One high-seniority worker said that UPS is offering no transfer options and buyouts and that unemployment benefits are uncertain. The worker was angry at management, who are covering for themselves and their favorite subordinates, “hiding” these workers from the layoff scythe.

Another worker said he supported the contract last year because it supposedly committed the company to hiring more full-time workers. “It makes no sense. If you’re supposed to hire more people, and now they’re firing people? Are they running out of money for some reason?”

A UPS worker at the Swan Island hub in Portland, Oregon, said the company has implemented a hiring freeze throughout the region, meaning laid off workers will have nowhere to go. The purpose of targeting the day shift, he said, was to force out relatively high seniority part-timers before they vested into their pensions after five years of service. “Everyone with just under five years have the sword of Damocles hanging over their head,” he said.

Layoffs are also reportedly taking place at UPS in New York City, although the number of workers and the shifts affected have not been verified by the WSWS. However, late last year UPS opened a brand new facility across the Hudson River from New York in Bayonne, New Jersey, and it is likely that the company is seeking to divert operations to the new highly automated hub.

Weaponizing automation against UPS workers

The use of automation is a key tool through which UPS management is aiming to eliminate vast sections of its workforce. Last November, the company opened its new Velocity hub in Louisville, Kentucky, which can move 350,000 packages a day with 3,000 robots and only 200 workers.

According to one human resources worker, the new automated technology has the potential to eliminate 80 percent of warehouse jobs. This was corroborated by the worker from Portland. “Each of our three shifts processes about 100,000 packages a day, so that’s about what Velocity does in a day. And we have about 1,000 people at our facility total. We’re one of the largest conventional buildings, and we have a manual sort.”

The new 886,000-square-foot facility in Bayonne is a regional hub and automated facility, according to an article in the Bayonne Buzz. “The company notes that new automated machinery is in use at select facilities including technology that helps unload trailers, sort small packages and move irregularly sized shipments. These new advances not only help with the efficiency of operations, but also reduce repetitive tasks while promoting safety for employees,” the PR article for the company claimed.

“I don’t like these layoffs at all,” a worker at the 43rd Street hub in New York City’s Manhattan borough told the WSWS. “They are doing it because of the pay raise to $21 an hour they gave us in the contract and because of inflation. [The work] is going to Bayonne in New Jersey. I was told all the work being taken out of here goes over there. It makes it easier for the company. They don’t have to give raises to robots. They don’t have to listen to complaints by workers and they don’t have to fire anyone.”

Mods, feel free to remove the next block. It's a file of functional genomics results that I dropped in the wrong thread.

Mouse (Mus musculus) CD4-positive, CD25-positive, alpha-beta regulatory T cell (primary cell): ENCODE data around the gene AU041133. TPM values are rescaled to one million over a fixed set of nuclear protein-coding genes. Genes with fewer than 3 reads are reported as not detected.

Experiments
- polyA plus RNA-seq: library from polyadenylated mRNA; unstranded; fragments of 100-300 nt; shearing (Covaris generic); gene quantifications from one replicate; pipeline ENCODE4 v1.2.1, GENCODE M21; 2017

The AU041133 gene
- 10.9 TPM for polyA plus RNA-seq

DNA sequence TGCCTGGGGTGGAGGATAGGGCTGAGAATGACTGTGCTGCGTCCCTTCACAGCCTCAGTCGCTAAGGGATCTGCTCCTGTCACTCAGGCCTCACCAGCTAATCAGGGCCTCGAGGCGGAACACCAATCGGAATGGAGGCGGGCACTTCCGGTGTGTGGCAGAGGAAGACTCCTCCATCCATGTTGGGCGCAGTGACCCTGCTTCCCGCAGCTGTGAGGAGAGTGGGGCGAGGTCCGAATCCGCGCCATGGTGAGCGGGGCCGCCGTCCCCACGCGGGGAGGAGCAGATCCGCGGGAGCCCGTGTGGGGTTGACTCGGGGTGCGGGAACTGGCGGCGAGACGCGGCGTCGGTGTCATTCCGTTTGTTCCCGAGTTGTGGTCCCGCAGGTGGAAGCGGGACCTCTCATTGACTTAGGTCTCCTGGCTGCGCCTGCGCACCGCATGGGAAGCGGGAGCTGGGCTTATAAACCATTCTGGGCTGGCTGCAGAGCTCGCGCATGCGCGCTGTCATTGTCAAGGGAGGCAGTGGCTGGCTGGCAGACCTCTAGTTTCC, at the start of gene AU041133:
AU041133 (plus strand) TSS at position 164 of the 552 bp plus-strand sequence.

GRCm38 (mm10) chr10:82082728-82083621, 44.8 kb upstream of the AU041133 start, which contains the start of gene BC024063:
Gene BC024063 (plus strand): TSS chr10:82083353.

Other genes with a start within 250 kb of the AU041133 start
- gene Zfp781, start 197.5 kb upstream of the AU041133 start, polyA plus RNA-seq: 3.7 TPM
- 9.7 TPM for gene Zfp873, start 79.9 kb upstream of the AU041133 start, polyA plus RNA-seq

A part-timer at the New York City hub added, “The workers with little seniority are being laid off. I’ve worked on the Small Sort and Bag shift for years. We know that 20 of our shift with seniority of less than five years have been laid off, although they are having them come back and work on Mondays. I talked to one laid-off worker when she came in this Monday. She came in, but she cannot survive on one three and a half hours pay a week. Now, what is going to happen to me? Are they going to continue to layoff all part-time sort workers? It is not right.

“I am paying union dues, but the union is going to do what they want slowly, if they want to do anything at all,” he added.

Other new hubs are also reportedly implementing at least some aspects of these new technologies. Last September, the company opened another major new facility in Harrisburg, Pennsylvania. The East Zone Regional “Super Hub,” or “E-Z Hub,” cost $1.4 billion, and the state gave the company more than $9 million in incentives to locate in Pennsylvania, according to a press release from the state government. It is the fourth-largest UPS facility in the country and will eventually employ 2,500 people.

The state’s press release declares: “The 775,000-square-foot distribution facility features the latest sorting, processing, and data capture technology.” Thus, the 2,500 “new” jobs at the facility will be paid for through job cuts elsewhere. Laid-off workers in Baltimore are being told they may be eligible for jobs in Harrisburg, located more than an hour north.

In the Dallas, Texas area, workers at the massive Mesquite hub, the company’s third-largest in the US, were informed this week that the facility will be shut down for years while it undergoes conversion into an automated facility. The exact number of workers who will be affected was not known as of this writing but is almost certainly in the thousands.

UPS workers must mobilize independently of the Teamster apparatus to organize against the job cuts. In a recent statement, the UPS Workers Rank-and-File Committee proposed the formation of a “counter-campaign” by UPS workers based on three principles: the maximum initiative to the rank and file, the rejection of the “right” of UPS and other huge corporations to profits and the unity with workers across the globe, especially those also facing layoffs.

To contact the committee, fill out the form below.